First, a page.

Northwest Passage

The heat of day fades as the sun slips west,
some foreshadowing path leaves me longing.
My eyes are fixed and watch her sink away
to lands but told in myths and legend’s jest

I’ve heard the tales, oh yes, I’ve heard them all.
A path toward a future, gold and bright,
mapped out by lazy currents and good tides.
But still elusive, efforts ever stall.

And, in a dream I saw them sail before,
Columbus, Lewis, Clark, and even Cook,
in search of passage to the Orient.
But I set out for what the heart wants more.

All dreamers, forging on with naught for sense,
obsessed with glory’s promise, riches, gold.
And though they did not find just what they sought,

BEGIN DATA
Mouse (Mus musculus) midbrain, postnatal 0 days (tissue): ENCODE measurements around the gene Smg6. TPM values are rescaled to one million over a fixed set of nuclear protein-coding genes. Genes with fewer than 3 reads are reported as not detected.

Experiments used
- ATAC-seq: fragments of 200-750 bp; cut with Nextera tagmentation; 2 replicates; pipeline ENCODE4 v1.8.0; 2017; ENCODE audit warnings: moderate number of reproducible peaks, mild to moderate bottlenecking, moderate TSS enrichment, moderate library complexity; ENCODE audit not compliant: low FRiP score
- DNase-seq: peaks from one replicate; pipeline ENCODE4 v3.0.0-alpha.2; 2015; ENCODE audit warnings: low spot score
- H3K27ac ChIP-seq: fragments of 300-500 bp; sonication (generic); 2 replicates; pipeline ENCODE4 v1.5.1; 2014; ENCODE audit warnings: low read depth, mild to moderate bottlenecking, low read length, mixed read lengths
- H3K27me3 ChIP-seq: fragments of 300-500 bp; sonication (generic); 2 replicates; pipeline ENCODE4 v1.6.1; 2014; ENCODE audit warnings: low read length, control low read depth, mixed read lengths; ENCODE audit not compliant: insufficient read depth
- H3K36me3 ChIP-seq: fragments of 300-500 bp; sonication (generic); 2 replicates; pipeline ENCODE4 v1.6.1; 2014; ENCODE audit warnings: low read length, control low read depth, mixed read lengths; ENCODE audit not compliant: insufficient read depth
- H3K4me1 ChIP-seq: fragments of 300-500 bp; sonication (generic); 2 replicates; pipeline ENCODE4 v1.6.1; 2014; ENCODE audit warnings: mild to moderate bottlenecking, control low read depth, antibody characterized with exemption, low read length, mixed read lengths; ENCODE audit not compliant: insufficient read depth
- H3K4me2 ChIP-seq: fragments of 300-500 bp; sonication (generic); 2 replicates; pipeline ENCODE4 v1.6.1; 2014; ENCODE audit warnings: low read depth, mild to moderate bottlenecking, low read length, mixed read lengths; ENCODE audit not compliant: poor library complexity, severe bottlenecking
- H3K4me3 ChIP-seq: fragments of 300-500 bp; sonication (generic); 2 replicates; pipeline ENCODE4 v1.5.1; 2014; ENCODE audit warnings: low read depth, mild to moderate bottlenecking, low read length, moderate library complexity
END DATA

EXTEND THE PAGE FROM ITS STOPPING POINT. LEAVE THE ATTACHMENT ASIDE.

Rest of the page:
the discoveries they made should recompense.

A new world full of riches not foretold
Prairies, mountains, friends among the tribes,
New ferns here, and bison everywhere.
And oceans full of islands to behold.

What new world is out beyond,
waiting, waiting, should I respond?
Keep your silver.  Keep your gold.
A different beauty I behold.

Their descendants killed the bison
and the tribes on each horizon.
Could I succeed where they have failed?
Preserving beauty where I sailed?

And so I worry, always wanting –
for the task is ever daunting –
to keep the treasure in the beauty.
That should be a wanderer’s duty.

But later men have proved it so
in countless tests, from high to low,
we change a thing by simply seeing.
We altar its beautiful being.

So ‘haps its best to keep away
and be contented with our gray.
Just let the flowers bloom alone
without a reason to be sown.

Yet if we do, then more the loss
both to us and to the flowers.
For beauty without our beholding
makes a flower not but dross.